Stories from writers from around the globe in all genres and on all subjects and themes are welcome  — climate change could be one of them

Toss out a story for Pancake Day

Its Shrove Tuesday, today, 13th February, 2018. The day is also known in many countries as Pancake Tuesday, or Pancake Day  and is  the day in February or March immediately preceeding Ash Wednesday (the first day of Lent). It’s celebrated in some countries by eating pancakes and is a carnival day — Mardi Gras  — in other countries. You could use any of these facts as prompts for a short story. People feasting, people partying, people preparing for a long fast. Conflict, gluttony, celebration can all play their part. Anton Chekhov wrote a story called Shrove Tuesday, so you would be following the example of a master of the short story form.

This year’s Bath Short Story Award  with its £1200 first prize ends 23rd April. So plenty of time to cook up your up to 2200 word short story, and toss it around a bit before its ready.



February 6th 1918 is the centenary of the first votes for women in the UK, though only women over the age of 30 who owned property were entitled to vote. It wasn’t until 1928 that the voting rights men enjoyed were extended to all women over 21. Even so, stories of the suffragettes who had been campaigning for almost 50 years (the first campaigns were in 1866) have become legendary and their names resonate today. Unsurprisingly, it was the Daily Mail (no doubt in derisory tones) who first called them suffragettes. The most well-known include the Emmeline Pankhurst, and her daughters Christabel and Sylvia, who formed the Workers Social and Political Union and Emily Davison who died for the cause by throwing herself under the king’s horse at the Derby.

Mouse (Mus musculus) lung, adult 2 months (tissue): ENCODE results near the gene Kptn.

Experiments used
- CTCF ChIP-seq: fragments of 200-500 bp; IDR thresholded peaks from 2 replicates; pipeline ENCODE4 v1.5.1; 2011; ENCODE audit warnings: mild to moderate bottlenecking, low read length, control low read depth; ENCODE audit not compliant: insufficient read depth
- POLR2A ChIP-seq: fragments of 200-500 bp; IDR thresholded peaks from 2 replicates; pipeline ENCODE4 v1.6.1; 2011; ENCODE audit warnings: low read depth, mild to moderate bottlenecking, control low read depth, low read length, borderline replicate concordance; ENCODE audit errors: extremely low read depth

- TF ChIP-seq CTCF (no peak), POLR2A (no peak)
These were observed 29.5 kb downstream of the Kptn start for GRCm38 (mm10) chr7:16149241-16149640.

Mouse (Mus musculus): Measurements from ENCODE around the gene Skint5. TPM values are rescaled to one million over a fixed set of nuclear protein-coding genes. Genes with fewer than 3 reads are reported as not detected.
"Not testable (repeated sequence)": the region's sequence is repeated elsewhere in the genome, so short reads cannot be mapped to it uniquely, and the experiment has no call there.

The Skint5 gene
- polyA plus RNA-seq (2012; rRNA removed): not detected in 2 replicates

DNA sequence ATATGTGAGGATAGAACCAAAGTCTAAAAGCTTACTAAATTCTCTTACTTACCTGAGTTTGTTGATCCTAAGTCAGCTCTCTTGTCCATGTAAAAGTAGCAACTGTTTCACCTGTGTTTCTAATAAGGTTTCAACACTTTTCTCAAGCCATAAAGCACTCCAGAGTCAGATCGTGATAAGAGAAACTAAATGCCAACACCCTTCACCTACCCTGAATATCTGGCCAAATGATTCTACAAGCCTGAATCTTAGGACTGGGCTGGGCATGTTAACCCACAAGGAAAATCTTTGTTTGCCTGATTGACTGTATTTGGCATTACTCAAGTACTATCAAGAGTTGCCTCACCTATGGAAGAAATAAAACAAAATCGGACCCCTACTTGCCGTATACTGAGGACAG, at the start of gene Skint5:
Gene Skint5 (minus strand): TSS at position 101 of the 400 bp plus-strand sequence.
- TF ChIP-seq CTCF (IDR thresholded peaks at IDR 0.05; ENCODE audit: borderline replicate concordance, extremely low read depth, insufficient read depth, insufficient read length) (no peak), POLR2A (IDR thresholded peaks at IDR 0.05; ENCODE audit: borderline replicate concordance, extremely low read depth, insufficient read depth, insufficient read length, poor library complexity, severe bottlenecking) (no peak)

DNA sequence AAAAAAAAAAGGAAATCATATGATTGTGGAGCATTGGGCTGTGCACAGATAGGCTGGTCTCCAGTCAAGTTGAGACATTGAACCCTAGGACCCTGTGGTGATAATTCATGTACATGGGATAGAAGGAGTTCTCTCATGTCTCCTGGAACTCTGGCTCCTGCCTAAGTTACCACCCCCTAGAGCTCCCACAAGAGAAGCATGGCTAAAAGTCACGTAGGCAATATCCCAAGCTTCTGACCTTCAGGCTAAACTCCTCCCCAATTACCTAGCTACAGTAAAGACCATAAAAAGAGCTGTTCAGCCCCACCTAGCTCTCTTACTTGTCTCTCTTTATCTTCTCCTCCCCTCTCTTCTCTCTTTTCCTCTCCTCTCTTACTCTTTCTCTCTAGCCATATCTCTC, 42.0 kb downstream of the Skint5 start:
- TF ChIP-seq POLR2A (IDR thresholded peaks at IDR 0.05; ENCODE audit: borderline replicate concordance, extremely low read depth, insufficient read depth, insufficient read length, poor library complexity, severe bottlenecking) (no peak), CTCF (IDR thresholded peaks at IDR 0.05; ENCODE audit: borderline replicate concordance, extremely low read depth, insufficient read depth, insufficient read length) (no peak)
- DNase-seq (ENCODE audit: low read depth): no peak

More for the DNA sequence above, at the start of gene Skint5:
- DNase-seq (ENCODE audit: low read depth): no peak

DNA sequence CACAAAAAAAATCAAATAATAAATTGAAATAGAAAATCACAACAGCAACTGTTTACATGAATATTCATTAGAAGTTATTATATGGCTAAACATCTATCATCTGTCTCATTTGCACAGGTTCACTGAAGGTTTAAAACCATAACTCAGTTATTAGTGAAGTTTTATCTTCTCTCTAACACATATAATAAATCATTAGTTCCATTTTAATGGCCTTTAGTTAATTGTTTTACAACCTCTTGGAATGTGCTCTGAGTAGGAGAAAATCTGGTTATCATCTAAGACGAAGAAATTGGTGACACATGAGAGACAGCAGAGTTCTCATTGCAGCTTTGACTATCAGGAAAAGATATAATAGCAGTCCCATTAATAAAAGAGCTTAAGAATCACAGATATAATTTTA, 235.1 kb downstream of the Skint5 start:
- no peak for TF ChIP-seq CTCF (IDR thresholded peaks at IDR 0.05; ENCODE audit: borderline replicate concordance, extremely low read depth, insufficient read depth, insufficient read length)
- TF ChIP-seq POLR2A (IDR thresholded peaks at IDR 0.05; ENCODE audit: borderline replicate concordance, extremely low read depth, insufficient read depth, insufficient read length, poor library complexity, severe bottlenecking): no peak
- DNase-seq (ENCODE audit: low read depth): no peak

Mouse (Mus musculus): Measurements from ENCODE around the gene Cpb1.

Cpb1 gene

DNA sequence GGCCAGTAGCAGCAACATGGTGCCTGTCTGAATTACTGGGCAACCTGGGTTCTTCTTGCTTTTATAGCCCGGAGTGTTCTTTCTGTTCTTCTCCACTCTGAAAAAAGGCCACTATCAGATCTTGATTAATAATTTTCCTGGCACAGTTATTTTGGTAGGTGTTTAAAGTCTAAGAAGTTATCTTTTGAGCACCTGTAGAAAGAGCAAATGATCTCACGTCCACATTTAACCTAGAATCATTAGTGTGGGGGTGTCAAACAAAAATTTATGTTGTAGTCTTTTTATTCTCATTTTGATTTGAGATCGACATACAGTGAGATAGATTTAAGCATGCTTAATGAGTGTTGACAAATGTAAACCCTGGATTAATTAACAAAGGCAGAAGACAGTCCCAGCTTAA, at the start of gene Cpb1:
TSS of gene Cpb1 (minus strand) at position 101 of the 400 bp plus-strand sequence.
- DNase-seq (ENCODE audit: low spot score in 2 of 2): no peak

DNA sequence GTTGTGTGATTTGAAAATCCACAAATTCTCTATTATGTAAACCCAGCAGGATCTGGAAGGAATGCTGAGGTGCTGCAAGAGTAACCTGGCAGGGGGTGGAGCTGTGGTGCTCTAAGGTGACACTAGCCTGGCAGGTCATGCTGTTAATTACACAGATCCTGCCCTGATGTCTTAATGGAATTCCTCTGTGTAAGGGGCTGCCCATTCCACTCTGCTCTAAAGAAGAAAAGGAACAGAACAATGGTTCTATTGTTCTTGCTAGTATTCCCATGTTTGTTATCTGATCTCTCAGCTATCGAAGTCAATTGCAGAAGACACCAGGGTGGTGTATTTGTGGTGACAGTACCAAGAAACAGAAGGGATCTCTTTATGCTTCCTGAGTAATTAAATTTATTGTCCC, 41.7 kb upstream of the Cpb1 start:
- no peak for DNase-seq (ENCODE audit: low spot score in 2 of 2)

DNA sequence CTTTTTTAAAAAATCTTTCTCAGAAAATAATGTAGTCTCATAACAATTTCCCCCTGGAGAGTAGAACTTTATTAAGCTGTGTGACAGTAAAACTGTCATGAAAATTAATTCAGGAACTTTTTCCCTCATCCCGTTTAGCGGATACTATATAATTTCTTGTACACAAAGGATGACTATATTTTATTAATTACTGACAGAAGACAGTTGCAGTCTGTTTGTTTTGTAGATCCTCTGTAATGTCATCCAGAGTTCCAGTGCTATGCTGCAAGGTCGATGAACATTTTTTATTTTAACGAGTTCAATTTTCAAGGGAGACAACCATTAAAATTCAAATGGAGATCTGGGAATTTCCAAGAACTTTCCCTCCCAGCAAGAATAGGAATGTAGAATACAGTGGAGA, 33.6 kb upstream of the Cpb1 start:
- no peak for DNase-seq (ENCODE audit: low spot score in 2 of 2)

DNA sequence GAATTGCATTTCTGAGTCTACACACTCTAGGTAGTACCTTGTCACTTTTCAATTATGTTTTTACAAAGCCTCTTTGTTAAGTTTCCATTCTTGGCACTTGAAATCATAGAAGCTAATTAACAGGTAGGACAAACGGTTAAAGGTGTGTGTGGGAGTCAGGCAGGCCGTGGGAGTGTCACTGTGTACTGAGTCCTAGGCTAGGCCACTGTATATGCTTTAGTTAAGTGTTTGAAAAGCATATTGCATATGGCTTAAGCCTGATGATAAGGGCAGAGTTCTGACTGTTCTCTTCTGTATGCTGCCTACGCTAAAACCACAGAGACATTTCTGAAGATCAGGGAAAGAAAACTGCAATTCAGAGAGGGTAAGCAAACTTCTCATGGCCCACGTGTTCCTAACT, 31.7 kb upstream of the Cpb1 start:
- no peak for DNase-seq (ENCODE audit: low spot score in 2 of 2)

Today, Helen Pankhurst, Emmeline’s great-granddaughter is still campaigning for women’s rights. Lots of buzz on Twitter today so follow #Votes100 and be inspired to fight – and write. We’d love some stories on a political theme? Historical or contemporary setting, the choice is yours?  Up to 2200 words by April 23rd


Burns’ Night: Top Tips and Story Starters from Val McDermid, Sarah Hilary, Louise Welsh, Denise Mina & Morag Joss


January 25th is the perfect excuse to ditch Dry January and raise a toast to Robert Burns, Scotland’s most celebrated poet. Born in 1759, the poet’s short life, till his death at 37, is immortalised in his verse: the robust, heartfelt rhythms in his local language and dialect that inspired the great Romantic poets Shelley, Coleridge and Wordsworth. Not just a poet, he was a covert radical and thought to be a supporter of the French Revolution. He clearly advocated freedom of the press when, in 1792, he challenged a royal proclamation banning seditious literature:

‘Here’s freedom to him that wad read

Here’s freedom to him that wad write!

There’s nane ever feared that the Truth should be heard

But they who the Truth wad indite.’ (From ‘Here’s a Health to Them That’s Awa”)

So, on Burns’ Night, do indulge in a dram or two of usquebae, tuck into a steaming haggis or the vegan alternative, but also read or, better still, listen to a recording of his mesmerising verse and be inspired to write.

We asked some of our favourite authors to tweet either a writing tip or a starting point for a story on a Burns’ Night theme and received responses from the celebrated Scottish writers Val McDermid


Louise Welsh 

Denise Mina

Morag Joss

and, from this side of Hadrian’s wall, Sarah Hilary







Dark skulduggery, demonic ritual, mystery, pure romance or political intrigue? Lots of ideas to get you going, so a huge thank you to our inspirational authors, some of whom have new books out  (please check out their websites). We’re looking for stories on any theme or genre, up to 2,200 words, by April 23rd. Just brilliant writing please. By the way, we’d be interested to know if you use our starters – though, please make sure you don’t identify the title of your story with your name.